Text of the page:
27 Feb

My experience of baby-led weaning

Now that we are advised to wait until around six months to start, our babies have better co-ordination and more mature stomachs than they did at four months, and so it is possible to skip the stage of aeroplaning mush into their mouths and then scraping it off their chins, and offer finger food right from the start. This is known as baby-led weaning (BLW), and the main principle is that the only person to put food in the baby’s mouth, is the baby himself.

I started weaning my son the traditional way, at 23 weeks, with great excitement and anticipation of him quickly becoming as much of a food-lover as I am. I did consider the baby-led weaning approach, but felt that it would not work for us, because I would be returning to work a month later, and therefore no longer had the opportunity to breastfeed on demand. As with most things, my son had a completely different agenda to me, and resolutely refused to contemplate the spoonfuls of delicious runny baby rice that I offered him. For a few days he had some interest in pear, carrot, and potato; but as soon as the novelty wore off, he closed his mouth, turned his head away, and cried; and that was his final say in the matter.

BLW puts the baby in charge of his own eating, on the basis that if parents offer a range of interesting, nutritious, and suitable food, then the baby can choose what he eats, and this allows him to move gently towards a solid diet. The goal is not to force your baby to eat, but to let him experience the tastes and textures of food at his own pace. It encourages the development of motor skills, and because the baby quickly moves on to eating the same food as the rest of the family, he also benefits from learning social skills at shared mealtimes, when he can participate in eating actively, rather than passively. As long as parents can relax and accept that it might take longer for the baby to consume significant quantities of food, this approach is more fun, less stressful, and much, much messier than traditional weaning on purees. At this stage, milk is still the most important source of nutrition, so it doesn’t really matter how much solid food baby eats, as long as he gets plenty of milk.

The BLW philosophy is to follow the child’s cues, and start when he indicates he is ready to try some solid food. First signs of readiness include losing the tongue-thrust mechanism (where anything put into the mouth is pushed back out again), having the ability to sit unsupported, and starting to develop a pincer grip with the thumb and forefinger. Our experience was that this tentative ability came on very quickly, when sufficiently motivated by such interesting items as peas and roast potatoes.

The first foods we offered were fruit, rice cakes, and steamed or roast chips of vegetables. We found that if you leave the peel on hard fruit like pears, the baby can pick them up more easily, and will suck the flesh and spit out the peel. Of course you should never leave your baby unattended while eating, but don’t be too alarmed by a little bit of gagging: this is a normal part of learning to manipulate food in the mouth, and is not the same as choking. We moved on to breadsticks and toast, pieces of cheese, and small lentil patties (an early favourite). Breakfast cereals were less successful in our case, but could work well with a different baby (my constantly teething son liked his food to be soft but still insisted on using his own hands, hence breakfast usually consisted of one weetabix with 2oz milk – perfect finger-mush). Later on we tried poached fish and chicken, and finally just shared our own meals with him.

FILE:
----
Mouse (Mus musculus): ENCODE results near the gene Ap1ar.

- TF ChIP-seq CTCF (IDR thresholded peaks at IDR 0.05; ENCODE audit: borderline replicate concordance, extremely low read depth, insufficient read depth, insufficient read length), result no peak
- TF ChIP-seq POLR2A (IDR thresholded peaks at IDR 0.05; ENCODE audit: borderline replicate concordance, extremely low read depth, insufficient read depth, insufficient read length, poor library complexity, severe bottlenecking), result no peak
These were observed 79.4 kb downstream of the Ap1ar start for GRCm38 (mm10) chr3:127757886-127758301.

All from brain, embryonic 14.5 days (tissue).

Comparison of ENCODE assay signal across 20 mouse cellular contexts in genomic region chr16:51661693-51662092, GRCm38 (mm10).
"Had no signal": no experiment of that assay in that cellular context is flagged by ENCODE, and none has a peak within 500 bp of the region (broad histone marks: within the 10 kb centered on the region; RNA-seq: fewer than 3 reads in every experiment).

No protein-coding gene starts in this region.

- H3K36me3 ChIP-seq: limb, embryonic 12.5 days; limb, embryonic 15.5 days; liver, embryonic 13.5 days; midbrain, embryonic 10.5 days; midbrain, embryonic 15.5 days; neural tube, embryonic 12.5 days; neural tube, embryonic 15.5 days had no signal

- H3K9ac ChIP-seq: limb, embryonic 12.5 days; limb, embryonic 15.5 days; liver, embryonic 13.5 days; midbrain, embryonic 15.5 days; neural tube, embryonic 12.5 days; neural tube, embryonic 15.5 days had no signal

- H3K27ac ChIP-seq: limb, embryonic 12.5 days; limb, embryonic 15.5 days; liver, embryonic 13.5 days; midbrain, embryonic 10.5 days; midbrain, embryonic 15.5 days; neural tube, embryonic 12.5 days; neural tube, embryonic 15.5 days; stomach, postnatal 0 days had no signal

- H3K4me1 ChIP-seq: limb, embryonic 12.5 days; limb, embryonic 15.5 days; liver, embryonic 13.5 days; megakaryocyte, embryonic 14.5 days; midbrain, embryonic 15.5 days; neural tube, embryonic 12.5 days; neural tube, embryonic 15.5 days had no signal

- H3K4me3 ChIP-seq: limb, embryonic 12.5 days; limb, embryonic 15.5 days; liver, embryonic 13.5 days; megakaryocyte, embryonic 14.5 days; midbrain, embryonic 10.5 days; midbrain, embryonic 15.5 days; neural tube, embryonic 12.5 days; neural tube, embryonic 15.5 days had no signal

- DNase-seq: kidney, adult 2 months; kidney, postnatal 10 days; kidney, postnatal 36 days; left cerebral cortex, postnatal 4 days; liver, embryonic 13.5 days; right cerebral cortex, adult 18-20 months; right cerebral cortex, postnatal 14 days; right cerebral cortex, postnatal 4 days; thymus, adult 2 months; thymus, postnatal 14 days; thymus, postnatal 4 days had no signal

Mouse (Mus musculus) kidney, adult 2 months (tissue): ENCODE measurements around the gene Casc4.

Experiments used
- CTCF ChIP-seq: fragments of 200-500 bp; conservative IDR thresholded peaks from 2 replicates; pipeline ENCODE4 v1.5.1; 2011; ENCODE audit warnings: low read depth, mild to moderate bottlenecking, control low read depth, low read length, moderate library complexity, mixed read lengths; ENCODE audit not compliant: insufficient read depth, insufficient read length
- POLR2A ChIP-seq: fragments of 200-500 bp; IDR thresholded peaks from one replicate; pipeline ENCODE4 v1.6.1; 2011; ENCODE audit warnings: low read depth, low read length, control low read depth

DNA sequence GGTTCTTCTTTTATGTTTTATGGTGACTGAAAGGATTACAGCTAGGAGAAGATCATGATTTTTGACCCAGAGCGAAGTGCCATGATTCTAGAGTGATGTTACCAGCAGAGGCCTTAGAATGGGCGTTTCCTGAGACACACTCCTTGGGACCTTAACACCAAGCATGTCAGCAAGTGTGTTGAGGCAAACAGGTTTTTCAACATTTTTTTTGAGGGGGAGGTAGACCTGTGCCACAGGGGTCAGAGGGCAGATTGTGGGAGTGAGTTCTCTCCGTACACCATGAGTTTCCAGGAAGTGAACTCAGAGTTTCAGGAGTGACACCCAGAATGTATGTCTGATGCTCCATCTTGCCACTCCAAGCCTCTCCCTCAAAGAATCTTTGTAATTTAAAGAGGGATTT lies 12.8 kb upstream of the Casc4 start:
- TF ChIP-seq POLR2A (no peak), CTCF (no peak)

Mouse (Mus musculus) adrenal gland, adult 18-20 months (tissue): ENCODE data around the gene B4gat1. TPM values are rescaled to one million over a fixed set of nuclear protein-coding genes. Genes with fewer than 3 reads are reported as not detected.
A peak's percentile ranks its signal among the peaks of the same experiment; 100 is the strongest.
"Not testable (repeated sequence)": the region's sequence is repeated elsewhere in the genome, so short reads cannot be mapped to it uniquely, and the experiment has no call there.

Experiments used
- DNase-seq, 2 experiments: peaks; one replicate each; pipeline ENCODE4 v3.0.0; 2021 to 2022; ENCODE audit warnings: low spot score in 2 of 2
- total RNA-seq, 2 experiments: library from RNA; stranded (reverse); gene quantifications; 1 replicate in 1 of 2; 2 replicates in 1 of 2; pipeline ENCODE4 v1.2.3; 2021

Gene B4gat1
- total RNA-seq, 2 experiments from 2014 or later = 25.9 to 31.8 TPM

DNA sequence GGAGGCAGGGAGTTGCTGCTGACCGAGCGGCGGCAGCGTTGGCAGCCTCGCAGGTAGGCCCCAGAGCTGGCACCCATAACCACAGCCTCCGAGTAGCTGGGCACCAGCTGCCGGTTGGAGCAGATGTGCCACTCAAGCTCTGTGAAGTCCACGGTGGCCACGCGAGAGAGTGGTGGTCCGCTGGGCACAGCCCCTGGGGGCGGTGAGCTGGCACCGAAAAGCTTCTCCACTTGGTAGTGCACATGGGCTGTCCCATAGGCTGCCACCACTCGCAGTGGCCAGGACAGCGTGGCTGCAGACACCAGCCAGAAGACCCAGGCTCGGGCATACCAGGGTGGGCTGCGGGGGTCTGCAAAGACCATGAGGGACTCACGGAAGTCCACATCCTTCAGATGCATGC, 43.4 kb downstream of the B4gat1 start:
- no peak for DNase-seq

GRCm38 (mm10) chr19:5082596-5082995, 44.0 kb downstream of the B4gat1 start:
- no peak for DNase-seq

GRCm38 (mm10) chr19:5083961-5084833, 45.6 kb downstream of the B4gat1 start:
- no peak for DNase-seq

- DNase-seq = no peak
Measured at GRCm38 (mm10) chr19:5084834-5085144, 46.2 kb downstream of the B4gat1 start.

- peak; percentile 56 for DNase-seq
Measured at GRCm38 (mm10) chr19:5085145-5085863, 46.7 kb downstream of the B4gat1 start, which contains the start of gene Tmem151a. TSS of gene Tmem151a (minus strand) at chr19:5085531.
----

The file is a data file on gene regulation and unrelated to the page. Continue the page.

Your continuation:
He didn’t really start to eat well until he was nearly a year old, but mealtimes where I could relax and let him dictate how much he ate were always the most pleasant ones. He has always eaten better at the family table than on his own, and we have the attitude that there are no things he doesn’t like, just things he doesn’t like YET. Around 12 months he started trying to feed himself with a spoon, and over the past year he has progressed to a fork, and now likes to wave a (baby-friendly) knife around while he eats as well.

At two years old, my son has eaten (and likes) a far more varied diet than I remember as a youngster (or even in my twenties!), from olives to salsify. He also eats things that I don’t like much, like spinach (mixed with cream cheese and combined with pasta makes a good mushy, messy finger food) and fish.

There have been many ups and downs, especially when he is teething, poorly, or tired. Some days he eats more, and some days he eats less, and some days he has a healthy diet, and some days I let him have a sausage roll. I try to look at the bigger picture, and consider that overall he has a good diet and enjoys his food, which, looking back, is what I wanted in the first place.

BLW works well in a family where the parents feel able to relinquish control over what the baby eats. You decide what to offer, and he decides what to accept; there is no batch-cooking of mush, no counting spoonfuls, and no train-coming-through-the-tunnel-and-INTO-your-mouth! It is important to be able to top up with milk on demand, but at least that way you can be sure that the little tummy isn’t filling up with less-nutritious solid food, to the detriment of milk, which still provides the main source of calories and other nutrients that the baby needs to in order to grow.

June 2008